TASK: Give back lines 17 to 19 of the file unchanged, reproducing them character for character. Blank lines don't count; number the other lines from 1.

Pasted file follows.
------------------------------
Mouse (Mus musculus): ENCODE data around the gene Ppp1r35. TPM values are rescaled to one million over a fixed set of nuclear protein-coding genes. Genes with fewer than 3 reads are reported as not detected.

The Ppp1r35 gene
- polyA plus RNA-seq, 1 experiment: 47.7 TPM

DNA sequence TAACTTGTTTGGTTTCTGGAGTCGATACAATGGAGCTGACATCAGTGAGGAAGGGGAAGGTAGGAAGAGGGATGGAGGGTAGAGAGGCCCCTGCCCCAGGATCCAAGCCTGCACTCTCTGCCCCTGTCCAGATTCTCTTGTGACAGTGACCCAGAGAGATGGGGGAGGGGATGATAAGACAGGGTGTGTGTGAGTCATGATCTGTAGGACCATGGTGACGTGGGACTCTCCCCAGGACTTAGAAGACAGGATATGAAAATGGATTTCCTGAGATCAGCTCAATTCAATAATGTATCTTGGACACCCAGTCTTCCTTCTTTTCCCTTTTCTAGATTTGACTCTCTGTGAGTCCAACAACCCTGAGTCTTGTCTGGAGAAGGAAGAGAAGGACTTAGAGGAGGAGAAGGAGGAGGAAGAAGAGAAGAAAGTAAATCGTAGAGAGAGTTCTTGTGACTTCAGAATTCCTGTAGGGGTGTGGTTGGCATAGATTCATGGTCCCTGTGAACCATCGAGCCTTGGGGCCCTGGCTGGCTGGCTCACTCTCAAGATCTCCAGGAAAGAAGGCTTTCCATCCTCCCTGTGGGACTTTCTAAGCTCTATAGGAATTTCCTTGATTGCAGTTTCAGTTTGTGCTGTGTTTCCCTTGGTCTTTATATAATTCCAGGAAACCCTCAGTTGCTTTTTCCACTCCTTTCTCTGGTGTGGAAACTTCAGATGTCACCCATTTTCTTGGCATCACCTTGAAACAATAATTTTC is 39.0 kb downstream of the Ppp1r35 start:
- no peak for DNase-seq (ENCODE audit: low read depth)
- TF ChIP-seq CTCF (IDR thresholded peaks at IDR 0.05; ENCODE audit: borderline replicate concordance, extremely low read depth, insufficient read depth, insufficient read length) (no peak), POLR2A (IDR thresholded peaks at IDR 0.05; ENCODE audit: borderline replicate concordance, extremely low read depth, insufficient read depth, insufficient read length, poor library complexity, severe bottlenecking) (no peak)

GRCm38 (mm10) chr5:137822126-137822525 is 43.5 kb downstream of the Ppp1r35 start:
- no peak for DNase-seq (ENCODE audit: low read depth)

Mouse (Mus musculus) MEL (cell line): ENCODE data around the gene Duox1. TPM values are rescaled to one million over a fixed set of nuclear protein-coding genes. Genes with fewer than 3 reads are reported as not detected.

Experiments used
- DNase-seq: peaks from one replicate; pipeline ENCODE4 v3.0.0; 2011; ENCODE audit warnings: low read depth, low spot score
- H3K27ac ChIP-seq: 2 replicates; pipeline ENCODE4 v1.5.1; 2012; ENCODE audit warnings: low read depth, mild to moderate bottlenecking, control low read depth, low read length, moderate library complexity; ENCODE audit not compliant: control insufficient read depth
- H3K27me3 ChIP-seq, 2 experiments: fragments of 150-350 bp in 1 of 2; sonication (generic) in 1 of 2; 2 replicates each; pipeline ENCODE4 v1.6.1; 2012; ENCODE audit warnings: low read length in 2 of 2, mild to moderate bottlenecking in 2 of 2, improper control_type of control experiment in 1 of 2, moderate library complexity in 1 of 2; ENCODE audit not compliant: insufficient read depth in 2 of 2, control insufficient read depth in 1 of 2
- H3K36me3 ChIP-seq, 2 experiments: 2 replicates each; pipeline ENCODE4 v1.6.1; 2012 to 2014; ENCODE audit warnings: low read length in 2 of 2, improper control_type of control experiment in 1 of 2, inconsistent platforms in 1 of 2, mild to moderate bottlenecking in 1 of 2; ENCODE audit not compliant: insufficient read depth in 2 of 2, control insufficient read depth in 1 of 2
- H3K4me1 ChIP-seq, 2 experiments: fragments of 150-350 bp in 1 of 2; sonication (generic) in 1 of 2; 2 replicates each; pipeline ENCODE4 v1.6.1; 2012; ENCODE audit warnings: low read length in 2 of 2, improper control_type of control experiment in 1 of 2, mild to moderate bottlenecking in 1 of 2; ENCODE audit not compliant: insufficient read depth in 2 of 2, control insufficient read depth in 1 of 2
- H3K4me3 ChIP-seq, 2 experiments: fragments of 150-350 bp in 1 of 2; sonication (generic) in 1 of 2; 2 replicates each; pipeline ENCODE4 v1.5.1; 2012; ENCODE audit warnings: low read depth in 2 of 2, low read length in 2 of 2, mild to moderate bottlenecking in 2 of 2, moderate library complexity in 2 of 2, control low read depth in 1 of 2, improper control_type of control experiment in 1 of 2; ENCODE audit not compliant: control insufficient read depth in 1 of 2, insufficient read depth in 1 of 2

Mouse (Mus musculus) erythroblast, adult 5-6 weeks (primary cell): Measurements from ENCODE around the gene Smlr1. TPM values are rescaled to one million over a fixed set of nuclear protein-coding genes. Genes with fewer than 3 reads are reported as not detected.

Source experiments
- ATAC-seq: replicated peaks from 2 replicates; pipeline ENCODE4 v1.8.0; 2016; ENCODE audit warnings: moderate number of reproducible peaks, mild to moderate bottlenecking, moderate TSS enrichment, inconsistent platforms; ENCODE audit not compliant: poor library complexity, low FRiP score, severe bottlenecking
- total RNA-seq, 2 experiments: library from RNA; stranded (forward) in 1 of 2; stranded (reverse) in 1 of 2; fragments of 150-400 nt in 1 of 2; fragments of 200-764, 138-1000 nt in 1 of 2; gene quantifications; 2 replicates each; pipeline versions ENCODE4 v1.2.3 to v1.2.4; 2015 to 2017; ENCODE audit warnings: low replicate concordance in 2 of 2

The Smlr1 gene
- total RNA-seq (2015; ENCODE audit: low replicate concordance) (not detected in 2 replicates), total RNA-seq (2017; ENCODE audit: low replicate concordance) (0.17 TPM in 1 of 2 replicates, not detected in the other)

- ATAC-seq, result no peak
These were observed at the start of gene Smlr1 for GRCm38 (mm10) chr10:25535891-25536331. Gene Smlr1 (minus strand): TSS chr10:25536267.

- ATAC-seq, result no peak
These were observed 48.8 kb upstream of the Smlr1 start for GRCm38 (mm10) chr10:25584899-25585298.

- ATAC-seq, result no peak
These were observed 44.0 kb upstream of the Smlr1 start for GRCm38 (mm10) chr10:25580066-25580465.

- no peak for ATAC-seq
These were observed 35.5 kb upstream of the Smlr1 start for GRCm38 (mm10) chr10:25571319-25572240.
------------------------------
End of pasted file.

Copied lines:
Mouse (Mus musculus) erythroblast, adult 5-6 weeks (primary cell): Measurements from ENCODE around the gene Smlr1. TPM values are rescaled to one million over a fixed set of nuclear protein-coding genes. Genes with fewer than 3 reads are reported as not detected.

Source experiments
- ATAC-seq: replicated peaks from 2 replicates; pipeline ENCODE4 v1.8.0; 2016; ENCODE audit warnings: moderate number of reproducible peaks, mild to moderate bottlenecking, moderate TSS enrichment, inconsistent platforms; ENCODE audit not compliant: poor library complexity, low FRiP score, severe bottlenecking